As the hype surrounding the referendum begins to abate, family law practitioners are beginning to wonder how the exit negotiations will affect UK family law. Despite our EU membership, there have always been key differences between UK family law and that of Europe which will remain unchanged.
For example, unlike European courts, the English court has the power to transfer property and redistribute capital. This is why London is widely regarded as the divorce centre of the world and the ‘out’ vote will have no impact on this. Likewise, some of the most important child conventions, such as the abduction convention, are worldwide in scope.
So what parts of UK family law do fall under the EU regime? One important area is which court should hear the case. Under EU law, the court where the petition is issued first is the one that deals with the divorce and financial settlement. While this can lead to unattractive petition races, the alternative, where jurisdiction is challenged because the country is not the closest country to the family, is less attractive.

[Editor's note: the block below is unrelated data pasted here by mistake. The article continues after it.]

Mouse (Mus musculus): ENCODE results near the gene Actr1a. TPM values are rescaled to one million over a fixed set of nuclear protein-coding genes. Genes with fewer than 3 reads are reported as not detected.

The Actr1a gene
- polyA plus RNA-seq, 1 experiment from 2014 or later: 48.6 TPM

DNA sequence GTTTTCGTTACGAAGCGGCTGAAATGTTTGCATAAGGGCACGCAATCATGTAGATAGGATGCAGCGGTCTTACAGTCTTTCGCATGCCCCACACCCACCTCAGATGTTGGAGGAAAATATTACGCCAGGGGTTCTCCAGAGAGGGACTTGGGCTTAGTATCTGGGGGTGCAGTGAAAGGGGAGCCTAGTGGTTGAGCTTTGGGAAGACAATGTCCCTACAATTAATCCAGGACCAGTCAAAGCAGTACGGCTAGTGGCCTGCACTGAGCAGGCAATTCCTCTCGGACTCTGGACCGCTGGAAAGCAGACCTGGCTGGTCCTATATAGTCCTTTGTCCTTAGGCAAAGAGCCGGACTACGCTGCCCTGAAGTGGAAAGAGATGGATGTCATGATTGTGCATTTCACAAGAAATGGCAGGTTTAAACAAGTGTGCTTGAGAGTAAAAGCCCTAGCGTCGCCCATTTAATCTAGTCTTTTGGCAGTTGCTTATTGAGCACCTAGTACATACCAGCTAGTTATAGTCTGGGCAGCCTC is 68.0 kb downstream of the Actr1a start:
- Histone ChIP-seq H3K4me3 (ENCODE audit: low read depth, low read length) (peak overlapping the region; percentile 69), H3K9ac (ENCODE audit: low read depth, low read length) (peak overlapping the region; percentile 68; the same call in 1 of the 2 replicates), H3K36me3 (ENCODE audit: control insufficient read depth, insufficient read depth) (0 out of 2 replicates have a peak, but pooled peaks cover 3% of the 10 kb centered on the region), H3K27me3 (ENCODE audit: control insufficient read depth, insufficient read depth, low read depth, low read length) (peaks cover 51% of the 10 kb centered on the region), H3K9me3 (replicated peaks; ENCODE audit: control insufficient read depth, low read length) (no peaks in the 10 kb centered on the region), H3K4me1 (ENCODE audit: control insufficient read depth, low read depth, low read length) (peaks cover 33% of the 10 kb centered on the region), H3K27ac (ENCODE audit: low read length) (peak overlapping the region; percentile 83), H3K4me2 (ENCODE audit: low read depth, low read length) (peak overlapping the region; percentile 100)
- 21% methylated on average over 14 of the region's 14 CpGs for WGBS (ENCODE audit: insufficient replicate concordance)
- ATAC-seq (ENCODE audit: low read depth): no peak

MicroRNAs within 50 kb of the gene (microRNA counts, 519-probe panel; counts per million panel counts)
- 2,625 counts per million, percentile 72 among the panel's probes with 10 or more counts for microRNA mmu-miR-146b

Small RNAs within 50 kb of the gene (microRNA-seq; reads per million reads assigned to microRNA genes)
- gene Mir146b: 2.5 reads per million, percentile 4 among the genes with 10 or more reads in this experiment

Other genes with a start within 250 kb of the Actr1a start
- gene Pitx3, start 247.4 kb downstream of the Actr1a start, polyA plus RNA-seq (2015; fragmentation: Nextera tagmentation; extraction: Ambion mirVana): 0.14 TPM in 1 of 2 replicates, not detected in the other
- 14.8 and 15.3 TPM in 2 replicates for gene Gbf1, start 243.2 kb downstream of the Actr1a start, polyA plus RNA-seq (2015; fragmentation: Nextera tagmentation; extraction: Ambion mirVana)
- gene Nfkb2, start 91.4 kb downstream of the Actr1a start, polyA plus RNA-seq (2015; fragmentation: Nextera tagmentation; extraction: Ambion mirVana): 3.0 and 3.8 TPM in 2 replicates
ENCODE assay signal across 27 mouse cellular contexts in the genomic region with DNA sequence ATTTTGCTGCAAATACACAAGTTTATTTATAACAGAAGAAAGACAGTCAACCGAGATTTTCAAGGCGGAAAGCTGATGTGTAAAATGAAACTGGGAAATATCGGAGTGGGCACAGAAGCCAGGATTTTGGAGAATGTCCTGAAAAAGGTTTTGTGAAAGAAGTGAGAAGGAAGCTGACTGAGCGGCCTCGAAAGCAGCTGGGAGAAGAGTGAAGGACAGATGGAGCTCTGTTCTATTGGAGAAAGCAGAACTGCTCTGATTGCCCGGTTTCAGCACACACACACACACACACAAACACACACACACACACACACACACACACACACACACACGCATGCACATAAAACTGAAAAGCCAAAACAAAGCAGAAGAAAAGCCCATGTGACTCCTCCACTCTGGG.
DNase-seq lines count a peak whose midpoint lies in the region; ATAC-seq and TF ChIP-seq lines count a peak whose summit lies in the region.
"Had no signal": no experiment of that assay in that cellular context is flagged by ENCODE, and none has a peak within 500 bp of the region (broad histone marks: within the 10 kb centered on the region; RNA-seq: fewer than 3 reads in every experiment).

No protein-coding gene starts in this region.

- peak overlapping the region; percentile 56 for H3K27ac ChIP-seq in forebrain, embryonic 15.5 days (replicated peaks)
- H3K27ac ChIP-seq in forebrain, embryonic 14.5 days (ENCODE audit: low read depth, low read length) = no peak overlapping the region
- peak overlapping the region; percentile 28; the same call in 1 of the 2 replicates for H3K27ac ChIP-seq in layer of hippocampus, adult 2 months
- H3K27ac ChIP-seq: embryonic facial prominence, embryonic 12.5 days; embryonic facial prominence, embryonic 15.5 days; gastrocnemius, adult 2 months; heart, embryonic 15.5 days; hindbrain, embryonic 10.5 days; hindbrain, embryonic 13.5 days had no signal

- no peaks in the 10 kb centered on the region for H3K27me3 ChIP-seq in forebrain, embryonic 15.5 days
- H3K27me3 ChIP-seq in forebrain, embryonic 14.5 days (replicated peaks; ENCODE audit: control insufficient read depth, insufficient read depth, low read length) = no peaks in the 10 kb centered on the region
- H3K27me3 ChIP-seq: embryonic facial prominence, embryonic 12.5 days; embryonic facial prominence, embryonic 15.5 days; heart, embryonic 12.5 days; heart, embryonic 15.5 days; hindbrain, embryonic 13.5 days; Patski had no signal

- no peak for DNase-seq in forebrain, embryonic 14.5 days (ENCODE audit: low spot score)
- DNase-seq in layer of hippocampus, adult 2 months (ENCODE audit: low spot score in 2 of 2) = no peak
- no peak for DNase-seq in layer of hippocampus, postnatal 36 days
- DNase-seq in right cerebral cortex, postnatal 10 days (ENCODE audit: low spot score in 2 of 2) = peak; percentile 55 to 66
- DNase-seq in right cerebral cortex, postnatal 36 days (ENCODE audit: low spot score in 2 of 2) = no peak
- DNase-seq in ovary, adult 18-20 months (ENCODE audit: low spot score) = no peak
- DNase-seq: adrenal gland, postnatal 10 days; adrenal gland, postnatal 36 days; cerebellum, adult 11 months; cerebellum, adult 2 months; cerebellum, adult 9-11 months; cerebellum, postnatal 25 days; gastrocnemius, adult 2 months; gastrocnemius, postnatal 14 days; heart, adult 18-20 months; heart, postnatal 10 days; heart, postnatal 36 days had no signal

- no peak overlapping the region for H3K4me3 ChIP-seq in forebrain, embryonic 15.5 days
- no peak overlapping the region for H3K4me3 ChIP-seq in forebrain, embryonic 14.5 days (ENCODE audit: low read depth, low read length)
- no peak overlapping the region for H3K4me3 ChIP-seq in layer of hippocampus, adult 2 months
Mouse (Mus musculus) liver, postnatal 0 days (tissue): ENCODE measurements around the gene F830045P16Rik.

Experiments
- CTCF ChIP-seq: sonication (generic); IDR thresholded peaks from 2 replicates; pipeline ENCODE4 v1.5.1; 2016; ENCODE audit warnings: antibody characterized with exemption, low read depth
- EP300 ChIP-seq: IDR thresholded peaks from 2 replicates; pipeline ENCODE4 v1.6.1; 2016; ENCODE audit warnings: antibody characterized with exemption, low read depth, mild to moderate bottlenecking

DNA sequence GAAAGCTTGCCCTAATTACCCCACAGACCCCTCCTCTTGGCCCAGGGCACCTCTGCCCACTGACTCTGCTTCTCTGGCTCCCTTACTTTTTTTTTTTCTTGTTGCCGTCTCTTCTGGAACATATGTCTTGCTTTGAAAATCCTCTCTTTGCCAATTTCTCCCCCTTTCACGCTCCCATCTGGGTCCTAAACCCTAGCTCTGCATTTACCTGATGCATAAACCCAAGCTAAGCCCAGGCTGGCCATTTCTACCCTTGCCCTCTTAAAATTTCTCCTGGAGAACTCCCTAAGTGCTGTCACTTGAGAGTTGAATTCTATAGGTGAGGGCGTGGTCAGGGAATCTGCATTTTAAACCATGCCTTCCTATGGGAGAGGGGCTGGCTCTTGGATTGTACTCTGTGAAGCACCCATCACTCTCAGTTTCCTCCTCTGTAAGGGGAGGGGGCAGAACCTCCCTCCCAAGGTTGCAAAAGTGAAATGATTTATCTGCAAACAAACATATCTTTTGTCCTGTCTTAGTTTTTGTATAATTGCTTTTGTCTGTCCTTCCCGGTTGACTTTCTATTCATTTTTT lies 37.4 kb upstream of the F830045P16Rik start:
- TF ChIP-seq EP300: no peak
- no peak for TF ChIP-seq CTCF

While we do not know what will change, what is right is that we will be able to make laws that recognise the English common law approach and not the European code-based approach.
One thing we can be sure of is that family law will be well down the priority list at Whitehall. Perhaps David Cameron was right to congratulate himself in his resignation speech for introducing same-sex marriage. Given the volume of what parliament must now consider, such a fundamental piece of legislation would be unlikely to happen now.
Frances Sieber, partner, Spring Law, London WC2